Cordiglieri said: “I found it very well-rounded with a good complexity on the nose, a balance of very slight tobacco, little bit of honey, some vanilla, and overall freshness on the taste.”

Eight Gold medals were awarded in this bumper flight, some of which made a distinct impression on the panel. The Glenlivet 21 Year Old was said to be “a very well crafted spirit, with smooth, delicate notes despite having full flavour and delicate mouthfeel,” according to Gardiner, while King felt “classy smoked expression” Glenfiddich Cask Collection Vintage Cask was “a very well put-together number where all the various components sit together nicely”. The panel also enjoyed the “fragrant” Gold medalist Kininvie 17 Year Old, which Gardiner felt “opened up really nicely” with blossom and “a little bit of dry sweetness”.

Ten Silver medals were also awarded, ranging from the “light and nicely balanced” Glencadam The Remarkable 25 Year Old, to The Balvenie Madeira Cask 21 Year Old, which Cordiglieri felt had “good complexity on nose and palate”.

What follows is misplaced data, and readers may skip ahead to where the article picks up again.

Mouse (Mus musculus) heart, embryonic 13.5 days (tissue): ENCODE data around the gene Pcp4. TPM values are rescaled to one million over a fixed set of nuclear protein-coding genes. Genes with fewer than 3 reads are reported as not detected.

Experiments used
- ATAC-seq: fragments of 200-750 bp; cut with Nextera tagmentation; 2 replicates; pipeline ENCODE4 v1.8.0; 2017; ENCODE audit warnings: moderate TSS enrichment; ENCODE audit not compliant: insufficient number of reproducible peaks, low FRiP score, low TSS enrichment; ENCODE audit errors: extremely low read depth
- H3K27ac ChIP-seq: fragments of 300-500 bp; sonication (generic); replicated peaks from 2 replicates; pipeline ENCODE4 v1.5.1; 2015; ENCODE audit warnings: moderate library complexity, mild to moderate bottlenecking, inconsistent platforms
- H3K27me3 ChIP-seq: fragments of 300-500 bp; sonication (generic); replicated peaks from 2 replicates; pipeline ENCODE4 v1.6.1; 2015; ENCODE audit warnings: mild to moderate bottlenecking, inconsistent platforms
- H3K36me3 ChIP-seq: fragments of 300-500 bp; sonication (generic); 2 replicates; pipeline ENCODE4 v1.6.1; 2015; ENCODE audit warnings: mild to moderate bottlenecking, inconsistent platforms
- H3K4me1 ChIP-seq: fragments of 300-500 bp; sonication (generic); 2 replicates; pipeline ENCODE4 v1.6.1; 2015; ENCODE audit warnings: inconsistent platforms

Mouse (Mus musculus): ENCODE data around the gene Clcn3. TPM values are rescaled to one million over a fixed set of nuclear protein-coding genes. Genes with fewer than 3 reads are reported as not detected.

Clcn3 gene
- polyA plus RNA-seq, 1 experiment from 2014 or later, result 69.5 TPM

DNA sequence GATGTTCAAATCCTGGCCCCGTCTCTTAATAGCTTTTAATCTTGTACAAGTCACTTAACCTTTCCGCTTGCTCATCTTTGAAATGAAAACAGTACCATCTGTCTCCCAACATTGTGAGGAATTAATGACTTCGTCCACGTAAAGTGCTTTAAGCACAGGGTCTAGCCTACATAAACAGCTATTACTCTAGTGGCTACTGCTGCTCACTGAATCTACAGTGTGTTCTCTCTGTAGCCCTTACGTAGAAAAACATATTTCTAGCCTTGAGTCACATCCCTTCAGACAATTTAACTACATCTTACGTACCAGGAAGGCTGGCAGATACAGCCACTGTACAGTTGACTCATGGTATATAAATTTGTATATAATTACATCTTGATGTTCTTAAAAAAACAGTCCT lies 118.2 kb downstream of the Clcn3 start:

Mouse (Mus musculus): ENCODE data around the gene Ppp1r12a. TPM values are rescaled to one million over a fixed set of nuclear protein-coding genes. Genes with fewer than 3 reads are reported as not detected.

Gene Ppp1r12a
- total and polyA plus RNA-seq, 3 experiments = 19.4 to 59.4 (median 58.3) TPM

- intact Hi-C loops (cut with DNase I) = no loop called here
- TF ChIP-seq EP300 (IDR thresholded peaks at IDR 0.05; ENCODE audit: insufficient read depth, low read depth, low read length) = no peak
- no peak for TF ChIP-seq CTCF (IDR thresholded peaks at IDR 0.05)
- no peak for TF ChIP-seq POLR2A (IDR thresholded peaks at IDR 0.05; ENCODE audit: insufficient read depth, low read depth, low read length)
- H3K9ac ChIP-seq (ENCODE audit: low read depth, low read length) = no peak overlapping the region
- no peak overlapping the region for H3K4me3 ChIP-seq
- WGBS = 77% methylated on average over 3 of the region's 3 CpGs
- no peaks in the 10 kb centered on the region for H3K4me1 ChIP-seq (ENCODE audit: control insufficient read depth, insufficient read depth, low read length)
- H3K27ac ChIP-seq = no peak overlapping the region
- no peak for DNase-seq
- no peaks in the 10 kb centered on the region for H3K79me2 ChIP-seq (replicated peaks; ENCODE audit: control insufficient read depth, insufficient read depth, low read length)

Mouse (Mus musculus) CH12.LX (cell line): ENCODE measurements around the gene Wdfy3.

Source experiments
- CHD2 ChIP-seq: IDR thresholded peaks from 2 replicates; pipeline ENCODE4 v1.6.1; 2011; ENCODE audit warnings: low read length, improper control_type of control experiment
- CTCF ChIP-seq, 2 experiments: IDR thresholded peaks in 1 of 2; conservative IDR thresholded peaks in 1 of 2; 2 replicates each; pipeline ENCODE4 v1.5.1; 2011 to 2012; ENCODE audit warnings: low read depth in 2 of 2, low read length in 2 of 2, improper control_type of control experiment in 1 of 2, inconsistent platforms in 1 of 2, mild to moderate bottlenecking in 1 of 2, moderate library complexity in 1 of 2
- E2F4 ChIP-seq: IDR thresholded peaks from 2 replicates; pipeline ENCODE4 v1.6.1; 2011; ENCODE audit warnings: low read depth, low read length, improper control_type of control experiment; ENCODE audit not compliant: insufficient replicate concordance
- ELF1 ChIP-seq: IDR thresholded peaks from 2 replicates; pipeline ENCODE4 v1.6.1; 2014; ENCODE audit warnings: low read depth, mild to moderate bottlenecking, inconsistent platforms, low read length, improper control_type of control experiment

Moving on to a bumper flight of Blended expressions, a further 20 medals were handed out. The star of the show was the Master medal-winning Ballantine’s Limited, which is crafted from the brand’s rarest stocks of malt and grain whiskies. “That lovely wispy smokiness adds a very elegant tone,” said Gardiner. “It’s not overpowering at all, really well balanced.”

Six Gold medals were also handed out, notably to “very elegant all rounder” Chivas Regal 18 Year Old, and “very well-balanced” Ballantine’s 30 Year Old, of which King said the palate was “filled out, but not in a way that overpowers the grain – which is difficult to get”.

Masters

Thirteen Silver medals were awarded in Blended, of which the “vibrant” Dewar’s Signature stood out with its “crisp grain character on the nose” – and particular admiration was given to Gonzalez Byass’ Nomad Outland Whisky.

“I thought it was well balanced with a lot of fruity flavours which matched up with the nose,” said Alba. “It was my favourite from the lot, I’d definitely sit back with a dram at home.” King agreed: “A great expression – quite refreshing.”